Hoji (a Buddhist service) referred originally to the teachings of the Buddha, and familiarization with the heart of the Buddha. However, it later came to refer in general to a Buddhist ritual or ceremony, or a memorial service for the deceased.
In a memorial service, the chief mourner (seshu) gains merit through virtuous deeds like offering food, drink, and flowers to the Buddha, or chanting sutras. S/he then transfers this merit to his/her deceased family members and ancestors, making a prayer that all beings, including him/herself, attain the Buddhist Path.
As chief mourner, it is important that one understand the meaning and appropriate manners for the service so that it can be carried out earnestly.
The memorial service should be held on the anniversary of the day of death or on the eve of that day. However, if those days are inconvenient, a date prior to the anniversary of the day of death should be set.
When a date for the service has been decided upon, the chief mourner should immediately contact the temple s/he belongs to. The temple might have other services scheduled, so it is advisable to confirm a date with one’s temple at least one month in advance.
If possible, memorial services should be held separately for each deceased person. However, anniversaries of the death of multiple persons—such as the seventh anniversary for one family member and the thirteenth anniversary for another—can fall on the same year.
In such a case, it is advisable to hold a joint service on the anniversary of the most recent day of death. In the above case, for example, the thirteenth anniversary service would be held on the day of the seventh anniversary service.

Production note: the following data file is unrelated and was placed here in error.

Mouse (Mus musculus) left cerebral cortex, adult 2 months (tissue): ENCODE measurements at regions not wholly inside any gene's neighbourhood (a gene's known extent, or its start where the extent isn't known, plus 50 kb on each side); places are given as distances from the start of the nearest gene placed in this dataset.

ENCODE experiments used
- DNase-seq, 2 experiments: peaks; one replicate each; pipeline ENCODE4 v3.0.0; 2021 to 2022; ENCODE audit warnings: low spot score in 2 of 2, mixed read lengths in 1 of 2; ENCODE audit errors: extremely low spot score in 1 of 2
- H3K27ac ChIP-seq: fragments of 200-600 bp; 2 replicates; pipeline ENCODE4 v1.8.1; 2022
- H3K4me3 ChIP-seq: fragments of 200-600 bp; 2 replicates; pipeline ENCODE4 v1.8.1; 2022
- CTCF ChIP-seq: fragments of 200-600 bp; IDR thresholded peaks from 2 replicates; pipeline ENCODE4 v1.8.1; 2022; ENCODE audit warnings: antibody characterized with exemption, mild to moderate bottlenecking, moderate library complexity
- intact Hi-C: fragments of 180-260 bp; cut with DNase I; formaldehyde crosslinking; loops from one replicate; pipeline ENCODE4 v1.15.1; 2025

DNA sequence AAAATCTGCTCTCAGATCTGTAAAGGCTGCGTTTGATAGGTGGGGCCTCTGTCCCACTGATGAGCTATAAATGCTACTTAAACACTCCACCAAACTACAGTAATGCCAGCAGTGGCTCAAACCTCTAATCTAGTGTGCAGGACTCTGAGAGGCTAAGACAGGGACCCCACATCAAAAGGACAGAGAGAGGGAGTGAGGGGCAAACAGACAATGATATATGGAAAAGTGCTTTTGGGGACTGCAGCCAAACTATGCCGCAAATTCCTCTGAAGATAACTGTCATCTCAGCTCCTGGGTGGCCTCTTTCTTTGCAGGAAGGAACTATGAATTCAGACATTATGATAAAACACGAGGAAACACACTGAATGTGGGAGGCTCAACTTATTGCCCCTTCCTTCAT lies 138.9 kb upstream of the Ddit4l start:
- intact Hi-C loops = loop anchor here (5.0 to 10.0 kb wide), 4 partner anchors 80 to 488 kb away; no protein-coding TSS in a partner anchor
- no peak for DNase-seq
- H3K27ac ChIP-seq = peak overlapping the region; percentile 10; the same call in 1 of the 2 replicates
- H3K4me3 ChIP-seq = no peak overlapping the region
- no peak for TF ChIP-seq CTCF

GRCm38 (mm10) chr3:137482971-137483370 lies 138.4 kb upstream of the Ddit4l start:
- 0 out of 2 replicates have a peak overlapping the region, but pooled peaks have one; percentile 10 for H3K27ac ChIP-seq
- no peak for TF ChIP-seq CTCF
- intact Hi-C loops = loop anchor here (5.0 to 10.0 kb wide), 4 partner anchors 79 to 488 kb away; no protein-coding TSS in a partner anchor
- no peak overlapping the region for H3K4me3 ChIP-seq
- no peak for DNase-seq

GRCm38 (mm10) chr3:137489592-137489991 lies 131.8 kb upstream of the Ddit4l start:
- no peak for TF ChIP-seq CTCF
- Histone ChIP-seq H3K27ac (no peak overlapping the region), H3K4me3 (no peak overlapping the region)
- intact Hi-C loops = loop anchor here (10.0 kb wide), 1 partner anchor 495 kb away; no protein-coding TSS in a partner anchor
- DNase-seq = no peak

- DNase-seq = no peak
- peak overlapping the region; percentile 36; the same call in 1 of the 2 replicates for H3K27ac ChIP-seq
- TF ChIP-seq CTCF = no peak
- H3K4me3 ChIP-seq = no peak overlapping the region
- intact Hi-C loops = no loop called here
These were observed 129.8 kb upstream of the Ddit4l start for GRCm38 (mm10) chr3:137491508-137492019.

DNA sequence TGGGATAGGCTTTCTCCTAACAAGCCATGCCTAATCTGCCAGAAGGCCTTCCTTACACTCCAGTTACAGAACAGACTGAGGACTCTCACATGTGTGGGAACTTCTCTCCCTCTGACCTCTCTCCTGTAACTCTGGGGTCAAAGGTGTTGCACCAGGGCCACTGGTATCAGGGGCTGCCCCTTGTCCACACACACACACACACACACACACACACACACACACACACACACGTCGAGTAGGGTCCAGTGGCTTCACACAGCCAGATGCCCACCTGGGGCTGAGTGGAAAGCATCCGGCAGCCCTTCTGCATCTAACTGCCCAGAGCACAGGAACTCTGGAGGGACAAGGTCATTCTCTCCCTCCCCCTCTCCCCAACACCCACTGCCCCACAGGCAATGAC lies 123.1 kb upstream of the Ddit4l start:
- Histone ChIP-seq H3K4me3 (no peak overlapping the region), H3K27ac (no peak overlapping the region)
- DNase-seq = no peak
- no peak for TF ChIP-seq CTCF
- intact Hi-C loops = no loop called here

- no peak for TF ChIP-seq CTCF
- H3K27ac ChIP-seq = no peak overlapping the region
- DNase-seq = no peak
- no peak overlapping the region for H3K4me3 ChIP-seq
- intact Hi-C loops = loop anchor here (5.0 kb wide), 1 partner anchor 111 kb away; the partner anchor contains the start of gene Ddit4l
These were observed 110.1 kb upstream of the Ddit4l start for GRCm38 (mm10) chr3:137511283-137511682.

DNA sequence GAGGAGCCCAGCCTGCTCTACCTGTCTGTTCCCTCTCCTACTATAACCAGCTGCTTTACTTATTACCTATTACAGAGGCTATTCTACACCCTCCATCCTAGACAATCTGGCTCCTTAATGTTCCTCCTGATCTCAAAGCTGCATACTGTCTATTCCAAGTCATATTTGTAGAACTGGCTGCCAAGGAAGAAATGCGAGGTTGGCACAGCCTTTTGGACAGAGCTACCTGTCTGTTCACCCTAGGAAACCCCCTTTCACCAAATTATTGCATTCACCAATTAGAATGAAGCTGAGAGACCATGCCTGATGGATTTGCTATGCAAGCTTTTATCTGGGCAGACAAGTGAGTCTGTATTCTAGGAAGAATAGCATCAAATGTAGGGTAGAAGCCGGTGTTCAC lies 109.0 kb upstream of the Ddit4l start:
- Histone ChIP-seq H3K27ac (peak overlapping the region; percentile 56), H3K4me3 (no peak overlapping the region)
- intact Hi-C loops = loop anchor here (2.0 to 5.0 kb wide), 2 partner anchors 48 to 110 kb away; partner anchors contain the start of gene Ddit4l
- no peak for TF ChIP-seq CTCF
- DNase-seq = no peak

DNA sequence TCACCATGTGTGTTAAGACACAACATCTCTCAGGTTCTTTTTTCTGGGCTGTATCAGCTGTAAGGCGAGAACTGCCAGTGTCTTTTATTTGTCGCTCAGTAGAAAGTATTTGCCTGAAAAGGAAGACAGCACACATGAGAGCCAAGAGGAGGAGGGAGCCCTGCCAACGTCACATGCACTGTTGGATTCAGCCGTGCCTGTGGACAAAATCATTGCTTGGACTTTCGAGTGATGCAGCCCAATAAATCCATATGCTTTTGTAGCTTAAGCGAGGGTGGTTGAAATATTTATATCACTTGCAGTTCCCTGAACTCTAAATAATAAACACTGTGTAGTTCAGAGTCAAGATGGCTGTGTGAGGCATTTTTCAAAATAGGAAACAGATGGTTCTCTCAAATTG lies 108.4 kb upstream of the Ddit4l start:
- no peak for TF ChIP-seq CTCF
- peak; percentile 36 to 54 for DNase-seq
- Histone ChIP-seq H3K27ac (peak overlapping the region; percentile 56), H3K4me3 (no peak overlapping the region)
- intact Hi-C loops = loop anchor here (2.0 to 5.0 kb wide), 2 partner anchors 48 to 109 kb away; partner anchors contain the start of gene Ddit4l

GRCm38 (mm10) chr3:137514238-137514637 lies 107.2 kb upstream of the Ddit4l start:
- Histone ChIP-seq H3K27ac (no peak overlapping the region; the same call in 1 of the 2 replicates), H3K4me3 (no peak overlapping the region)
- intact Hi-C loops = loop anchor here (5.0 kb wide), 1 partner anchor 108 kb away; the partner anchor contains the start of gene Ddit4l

However, the anniversary service for the first year after death should be performed separately if possible, as the bereaved family is likely to be dealing with considerable sorrow over their loss. Taking this into account, it is advisable that no joint services be held until the third anniversary service.
When the memorial service is performed only among the immediate family of the deceased, invitations can be made over the telephone. However, when inviting others who were close to the deceased person, the preferable manner is to send a written invitation. There is no set form for this invitation, but below is an example:
It is advisable to include directions to the venue and information about whether or not grave-tablet (sotoba) offerings are appropriate.
The preferable attire for the chief mourner is subdued semiformal. Participants are also asked to wear clothing suitable to the occasion, and prayer beads should be brought by all.
When the service is held at a private home, the Buddhist altar should be adorned in the proper manner in advance. When preparations have been made, the chief mourner announces the name of the deceased person and the beginning of the service. After this, the mourners wait, hands together in prayer, for the entry of the priest. While the officiating priest is seated before the altar, participants should follow the priest and place their hands together when s/he does. Also, participants are requested to listen quietly while the priest chants.
Each aspect of the service has a special significance: The chanting expounds the teachings of the Buddha, the scent of the incense purifies the participants, and the smoke rising from the incense is said to deliver our thoughts and prayers to the deceased. In addition to purifying oneself and praying for the welfare of the deceased, it is important that one view the memorial service as an opportunity to come into contact with the heart of the Buddha and his teachings.
When the priest announces the time to offer incense, the incense burner can be either passed around or placed at the altar, each person going to the front to burn incense. After the final chanting and sermon by the priest, the service is officially concluded.
The chief mourner should then announce the end of the service and say a few words of thanks to the participants for their contribution to the service and to the deceased.
As the procedure for the service may differ according to the customs of that locality, one should check on such details with one’s temple in advance.
At funeral and memorial services in Japan, it is a custom to give a money offering in a special envelope. Certain expressions are often written on this envelope.
Some common expressions are listed below.